Monday, March 12, 2012

Tests and contests: Hamas without Syria

The political dynamics of Hamas are shifting as it seeks to reconcile its geopolitical power base away from Syria.

By Larbi Sadiki

".....Certainty is noted by its complete absence in all things Palestinian, especially the dream of statehood. Ideology has ceased to provide certainty in terms of how to frame the struggle for Palestine. Those Palestinian factions who once embraced Marx and Lenin have turned to the patronage of mortal political leaders, self-styled demi-gods, who could provide money and weapons. And those whose "god" was Abu Ammar (Yasser Arafat's nom de guerre) are today left only with the skeleton of a "temple" devoid of ideology or a sense of purpose. In fact, perhaps the only certainty is the fluidity that has marked their cause.

The only arena where Hamas challenges "post-modernism" is in its stolid religiosity - it has cemented Palestine to one God. It has premised its struggle, the rationale for it, its core values and manifestos, and its continuity, on this religious basis. It is that continuity that equips Hamas with the kind of durability that other organisations - whose lesser mortal "gods" die or err - today find only in short supply....

Post-Syria Hamas is undergoing tests that inevitably impose new contests of adaptation to the new realities on the ground: Dispersed de-territorialisation, multi-vocal and diverse leadership, and dispersed constituency.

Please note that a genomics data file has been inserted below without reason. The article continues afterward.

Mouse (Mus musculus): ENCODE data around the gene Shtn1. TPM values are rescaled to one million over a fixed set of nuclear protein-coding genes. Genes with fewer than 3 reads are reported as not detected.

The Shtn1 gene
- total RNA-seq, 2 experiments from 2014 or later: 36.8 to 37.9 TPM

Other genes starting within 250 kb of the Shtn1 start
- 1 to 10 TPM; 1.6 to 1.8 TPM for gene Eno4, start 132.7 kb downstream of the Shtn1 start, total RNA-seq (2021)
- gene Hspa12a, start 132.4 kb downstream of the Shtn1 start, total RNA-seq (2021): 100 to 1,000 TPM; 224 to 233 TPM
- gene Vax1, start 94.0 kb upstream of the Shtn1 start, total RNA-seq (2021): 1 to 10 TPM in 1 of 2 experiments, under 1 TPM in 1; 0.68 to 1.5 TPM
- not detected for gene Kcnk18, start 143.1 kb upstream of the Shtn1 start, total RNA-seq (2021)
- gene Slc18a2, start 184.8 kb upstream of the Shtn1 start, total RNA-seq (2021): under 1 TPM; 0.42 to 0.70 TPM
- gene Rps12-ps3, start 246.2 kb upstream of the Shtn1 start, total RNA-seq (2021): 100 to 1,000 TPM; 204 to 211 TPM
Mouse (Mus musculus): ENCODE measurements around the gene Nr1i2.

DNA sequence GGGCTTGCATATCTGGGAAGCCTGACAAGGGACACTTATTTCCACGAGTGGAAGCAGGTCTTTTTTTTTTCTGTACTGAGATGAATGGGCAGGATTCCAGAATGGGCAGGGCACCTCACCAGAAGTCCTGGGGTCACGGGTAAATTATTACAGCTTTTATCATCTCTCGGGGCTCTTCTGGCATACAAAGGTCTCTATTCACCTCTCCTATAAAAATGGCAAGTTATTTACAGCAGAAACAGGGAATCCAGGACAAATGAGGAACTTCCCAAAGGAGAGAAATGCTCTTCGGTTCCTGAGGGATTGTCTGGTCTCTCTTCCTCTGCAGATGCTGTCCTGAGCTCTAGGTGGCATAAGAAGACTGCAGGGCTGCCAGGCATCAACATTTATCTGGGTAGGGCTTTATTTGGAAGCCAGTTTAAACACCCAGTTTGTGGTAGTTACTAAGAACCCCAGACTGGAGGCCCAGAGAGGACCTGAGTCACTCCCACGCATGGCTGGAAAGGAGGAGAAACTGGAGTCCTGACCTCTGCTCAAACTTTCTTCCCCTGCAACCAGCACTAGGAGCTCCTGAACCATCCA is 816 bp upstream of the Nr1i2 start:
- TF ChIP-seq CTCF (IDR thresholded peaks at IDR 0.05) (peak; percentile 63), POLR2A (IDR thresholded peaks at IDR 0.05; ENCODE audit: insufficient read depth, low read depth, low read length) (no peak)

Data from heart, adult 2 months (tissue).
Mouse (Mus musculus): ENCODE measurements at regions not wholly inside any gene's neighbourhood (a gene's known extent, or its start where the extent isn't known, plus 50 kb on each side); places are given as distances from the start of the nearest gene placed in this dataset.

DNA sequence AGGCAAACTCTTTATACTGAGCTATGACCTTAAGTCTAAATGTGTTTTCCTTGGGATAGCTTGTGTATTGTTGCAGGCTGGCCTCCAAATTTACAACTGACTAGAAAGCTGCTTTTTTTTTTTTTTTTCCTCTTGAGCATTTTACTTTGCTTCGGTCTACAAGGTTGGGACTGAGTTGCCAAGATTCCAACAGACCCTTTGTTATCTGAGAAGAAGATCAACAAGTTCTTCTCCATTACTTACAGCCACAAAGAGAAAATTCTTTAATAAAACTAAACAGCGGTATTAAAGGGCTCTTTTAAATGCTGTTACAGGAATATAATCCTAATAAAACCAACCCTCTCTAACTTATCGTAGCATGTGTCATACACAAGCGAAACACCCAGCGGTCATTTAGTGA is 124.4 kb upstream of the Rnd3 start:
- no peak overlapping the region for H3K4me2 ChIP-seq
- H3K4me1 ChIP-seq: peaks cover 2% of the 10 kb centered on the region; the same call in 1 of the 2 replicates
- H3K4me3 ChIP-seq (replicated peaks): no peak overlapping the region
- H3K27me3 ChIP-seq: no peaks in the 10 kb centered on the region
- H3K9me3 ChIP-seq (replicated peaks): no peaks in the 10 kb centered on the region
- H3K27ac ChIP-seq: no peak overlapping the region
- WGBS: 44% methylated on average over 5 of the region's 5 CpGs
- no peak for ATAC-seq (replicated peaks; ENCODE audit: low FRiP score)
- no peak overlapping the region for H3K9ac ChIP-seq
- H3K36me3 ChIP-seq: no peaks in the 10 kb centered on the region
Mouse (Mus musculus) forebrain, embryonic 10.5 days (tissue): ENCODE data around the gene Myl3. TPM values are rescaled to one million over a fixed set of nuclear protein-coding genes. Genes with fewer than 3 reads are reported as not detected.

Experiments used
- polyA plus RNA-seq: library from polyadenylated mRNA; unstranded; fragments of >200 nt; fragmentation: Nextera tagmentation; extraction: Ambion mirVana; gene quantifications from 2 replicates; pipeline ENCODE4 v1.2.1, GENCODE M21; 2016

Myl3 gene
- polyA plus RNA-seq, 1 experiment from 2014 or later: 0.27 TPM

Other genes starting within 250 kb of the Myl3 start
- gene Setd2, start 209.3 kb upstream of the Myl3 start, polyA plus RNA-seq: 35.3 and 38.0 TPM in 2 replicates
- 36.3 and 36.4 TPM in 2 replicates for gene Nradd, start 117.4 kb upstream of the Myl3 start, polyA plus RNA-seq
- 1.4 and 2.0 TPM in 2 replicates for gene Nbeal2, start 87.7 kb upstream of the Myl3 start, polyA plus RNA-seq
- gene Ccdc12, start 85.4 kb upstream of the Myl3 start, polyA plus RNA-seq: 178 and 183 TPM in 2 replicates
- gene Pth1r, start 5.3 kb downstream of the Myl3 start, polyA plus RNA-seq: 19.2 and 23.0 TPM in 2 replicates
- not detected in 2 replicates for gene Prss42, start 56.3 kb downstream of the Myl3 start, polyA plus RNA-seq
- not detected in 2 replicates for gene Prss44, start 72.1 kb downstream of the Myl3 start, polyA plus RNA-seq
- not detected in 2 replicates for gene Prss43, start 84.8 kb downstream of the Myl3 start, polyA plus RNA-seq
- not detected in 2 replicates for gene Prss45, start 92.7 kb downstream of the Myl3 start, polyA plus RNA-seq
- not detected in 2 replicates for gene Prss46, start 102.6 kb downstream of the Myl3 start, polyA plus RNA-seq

Hamas' leadership and political and diverse civil societies have historically endured the tests of statelessness and geographical permanence through dispersion, not concentration. They have maintained existence, if that is possible at all, within the "void" - not firm and fixed political geography. It is in the cracks between absence-presence and between the inside and the outside that they play out their politics.....

Note the relocation of leaders from the now vacated Damascus politburo, with Musa Abou Marzouq - owing to strong knowledge of and family connection with Egypt - settling in Cairo. Meshaal has become a roaming leader - based in Doha but now with access to Amman (facilitated by the Qatari Crown Prince Tamim), Cairo and Gaza. Muhammad Nazzal settled in Jordan, which gave the green light for the return of Hamas (after a four-hour meeting concluded between Meshaal and King Abdullah II in February, again with Prince Tamim's mediation). Khalid Al-'Alami returned to Gaza.

Mahmoud Al-Zahhar openly favours the return of all leaders to Gaza. Fixing Hamas to a single centre or geography - apart from security considerations - would weaken Hamas.....

Very generally, the inside is rigid in its political management, conditioned by the harsh milieu of a five-year embargo after a deadly war in December 2008 to January 2009. Gaza views itself as the new political centre and the pivot of the organisation's polity. It has the numbers, the guns, the constituency and a record of sacrifices. Al-Zahhar alone lost two of his sons in the Israeli bombing of the Strip in 2008 to '09. Political weight is more or less measured by the high political price paid by the local leadership, which includes kidnappings and imprisonment by Israel.

The outre-mer tends towards resilience and even pragmatism - not denying that others in the inside can be pragmatic, such as Haniyyah, for instance. It has founded its legitimacy on being the foreign sounding board, flying the movement's flag abroad and more importantly, procuring funds, networking and setting up a diplomatic corps for Hamas...."

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